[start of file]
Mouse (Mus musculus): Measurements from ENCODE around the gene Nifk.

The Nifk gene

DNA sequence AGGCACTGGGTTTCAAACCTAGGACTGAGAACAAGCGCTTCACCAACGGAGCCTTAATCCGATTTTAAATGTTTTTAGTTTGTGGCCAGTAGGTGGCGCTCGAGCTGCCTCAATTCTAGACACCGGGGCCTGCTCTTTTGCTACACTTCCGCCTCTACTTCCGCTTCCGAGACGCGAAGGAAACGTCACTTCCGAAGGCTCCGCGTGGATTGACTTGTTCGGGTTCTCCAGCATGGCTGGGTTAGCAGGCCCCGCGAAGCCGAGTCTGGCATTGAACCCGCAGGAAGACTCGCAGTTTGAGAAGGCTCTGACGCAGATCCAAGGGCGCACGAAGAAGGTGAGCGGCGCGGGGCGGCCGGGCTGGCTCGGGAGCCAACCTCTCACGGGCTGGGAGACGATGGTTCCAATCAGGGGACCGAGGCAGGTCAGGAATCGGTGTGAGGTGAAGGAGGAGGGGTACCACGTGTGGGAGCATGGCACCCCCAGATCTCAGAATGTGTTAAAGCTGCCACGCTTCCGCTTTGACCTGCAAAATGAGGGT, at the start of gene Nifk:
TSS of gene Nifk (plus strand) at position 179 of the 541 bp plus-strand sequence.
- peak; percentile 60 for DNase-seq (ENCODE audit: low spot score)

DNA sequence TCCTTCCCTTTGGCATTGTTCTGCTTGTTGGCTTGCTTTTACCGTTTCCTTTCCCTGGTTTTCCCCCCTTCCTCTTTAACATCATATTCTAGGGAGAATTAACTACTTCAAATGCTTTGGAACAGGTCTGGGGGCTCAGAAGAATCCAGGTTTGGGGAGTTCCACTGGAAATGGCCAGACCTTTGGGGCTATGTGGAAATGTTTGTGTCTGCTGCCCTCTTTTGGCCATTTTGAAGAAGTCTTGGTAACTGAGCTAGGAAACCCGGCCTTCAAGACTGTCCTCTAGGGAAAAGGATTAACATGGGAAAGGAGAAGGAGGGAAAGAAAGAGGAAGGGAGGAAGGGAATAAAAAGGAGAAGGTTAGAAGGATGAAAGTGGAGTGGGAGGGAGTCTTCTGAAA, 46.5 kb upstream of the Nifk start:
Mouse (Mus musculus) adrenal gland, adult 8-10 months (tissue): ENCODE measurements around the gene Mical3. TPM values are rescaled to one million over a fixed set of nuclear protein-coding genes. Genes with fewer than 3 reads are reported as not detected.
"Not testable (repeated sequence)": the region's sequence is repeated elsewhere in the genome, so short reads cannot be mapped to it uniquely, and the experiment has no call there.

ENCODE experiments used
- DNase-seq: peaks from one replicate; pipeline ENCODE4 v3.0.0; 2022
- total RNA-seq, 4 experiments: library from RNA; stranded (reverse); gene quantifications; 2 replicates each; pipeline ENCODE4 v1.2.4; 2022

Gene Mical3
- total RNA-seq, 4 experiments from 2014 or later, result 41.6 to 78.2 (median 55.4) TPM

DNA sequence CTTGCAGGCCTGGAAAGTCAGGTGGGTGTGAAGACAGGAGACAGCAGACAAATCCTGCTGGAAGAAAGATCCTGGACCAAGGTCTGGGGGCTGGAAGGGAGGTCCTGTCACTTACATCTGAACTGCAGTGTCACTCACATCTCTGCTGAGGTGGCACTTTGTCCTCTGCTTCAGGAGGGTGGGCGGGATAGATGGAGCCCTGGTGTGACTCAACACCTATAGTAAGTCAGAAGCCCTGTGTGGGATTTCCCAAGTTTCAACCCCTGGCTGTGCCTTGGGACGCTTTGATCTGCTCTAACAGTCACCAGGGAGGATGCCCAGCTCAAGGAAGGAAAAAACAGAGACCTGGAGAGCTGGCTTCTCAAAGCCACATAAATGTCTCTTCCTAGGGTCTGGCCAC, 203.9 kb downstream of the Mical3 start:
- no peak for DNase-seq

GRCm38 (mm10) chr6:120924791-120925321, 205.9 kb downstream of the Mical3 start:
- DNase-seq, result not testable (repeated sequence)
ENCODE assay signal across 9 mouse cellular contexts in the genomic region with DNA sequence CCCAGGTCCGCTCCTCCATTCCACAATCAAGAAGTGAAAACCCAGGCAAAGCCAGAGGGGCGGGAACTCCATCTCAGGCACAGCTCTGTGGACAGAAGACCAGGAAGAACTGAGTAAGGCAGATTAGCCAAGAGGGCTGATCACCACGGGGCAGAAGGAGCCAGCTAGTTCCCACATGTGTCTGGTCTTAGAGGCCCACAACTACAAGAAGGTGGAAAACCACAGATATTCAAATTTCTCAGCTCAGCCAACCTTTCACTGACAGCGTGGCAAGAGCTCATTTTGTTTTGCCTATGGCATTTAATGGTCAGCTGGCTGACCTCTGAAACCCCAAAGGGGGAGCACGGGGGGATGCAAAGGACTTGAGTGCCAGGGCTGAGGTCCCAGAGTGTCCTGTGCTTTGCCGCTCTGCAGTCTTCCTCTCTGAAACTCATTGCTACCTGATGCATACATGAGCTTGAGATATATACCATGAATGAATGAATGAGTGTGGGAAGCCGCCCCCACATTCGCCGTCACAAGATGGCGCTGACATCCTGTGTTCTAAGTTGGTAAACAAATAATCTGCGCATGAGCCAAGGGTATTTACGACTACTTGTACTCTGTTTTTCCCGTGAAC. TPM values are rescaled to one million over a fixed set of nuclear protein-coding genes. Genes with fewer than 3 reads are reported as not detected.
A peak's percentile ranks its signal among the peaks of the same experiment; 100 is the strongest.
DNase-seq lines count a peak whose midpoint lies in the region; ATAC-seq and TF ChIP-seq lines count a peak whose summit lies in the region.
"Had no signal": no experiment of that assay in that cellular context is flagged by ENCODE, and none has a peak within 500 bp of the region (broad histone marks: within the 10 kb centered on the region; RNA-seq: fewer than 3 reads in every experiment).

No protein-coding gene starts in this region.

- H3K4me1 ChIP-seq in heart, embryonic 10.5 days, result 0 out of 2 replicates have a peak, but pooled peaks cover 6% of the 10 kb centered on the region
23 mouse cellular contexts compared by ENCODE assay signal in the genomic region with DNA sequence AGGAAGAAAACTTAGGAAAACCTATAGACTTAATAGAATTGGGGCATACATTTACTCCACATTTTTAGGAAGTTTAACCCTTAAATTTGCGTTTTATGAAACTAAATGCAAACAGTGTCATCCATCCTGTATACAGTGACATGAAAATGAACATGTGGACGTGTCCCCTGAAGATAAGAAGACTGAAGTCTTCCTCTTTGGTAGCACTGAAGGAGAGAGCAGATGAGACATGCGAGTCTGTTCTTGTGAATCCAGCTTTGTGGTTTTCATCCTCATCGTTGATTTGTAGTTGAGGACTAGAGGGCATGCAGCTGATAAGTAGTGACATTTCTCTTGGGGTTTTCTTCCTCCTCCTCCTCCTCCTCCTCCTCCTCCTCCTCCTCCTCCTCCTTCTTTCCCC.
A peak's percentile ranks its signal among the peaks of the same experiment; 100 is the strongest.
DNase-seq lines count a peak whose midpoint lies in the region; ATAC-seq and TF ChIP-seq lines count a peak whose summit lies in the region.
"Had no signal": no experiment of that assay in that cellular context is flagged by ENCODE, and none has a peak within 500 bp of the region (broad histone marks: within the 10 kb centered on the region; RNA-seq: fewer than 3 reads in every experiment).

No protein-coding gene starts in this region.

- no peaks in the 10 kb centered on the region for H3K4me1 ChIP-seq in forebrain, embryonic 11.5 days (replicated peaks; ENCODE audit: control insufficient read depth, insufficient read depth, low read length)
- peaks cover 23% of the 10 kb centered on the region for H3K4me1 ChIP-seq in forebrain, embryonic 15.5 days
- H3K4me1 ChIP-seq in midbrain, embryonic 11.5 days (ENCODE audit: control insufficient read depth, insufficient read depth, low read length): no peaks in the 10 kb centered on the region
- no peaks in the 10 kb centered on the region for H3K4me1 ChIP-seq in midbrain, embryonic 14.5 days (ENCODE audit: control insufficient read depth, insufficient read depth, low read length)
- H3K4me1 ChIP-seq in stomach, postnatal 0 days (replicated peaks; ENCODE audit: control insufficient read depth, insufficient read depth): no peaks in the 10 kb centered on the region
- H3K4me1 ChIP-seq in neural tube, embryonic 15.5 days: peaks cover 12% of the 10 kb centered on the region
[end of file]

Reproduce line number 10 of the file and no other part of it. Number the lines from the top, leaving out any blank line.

- DNase-seq: peaks from one replicate; pipeline ENCODE4 v3.0.0; 2022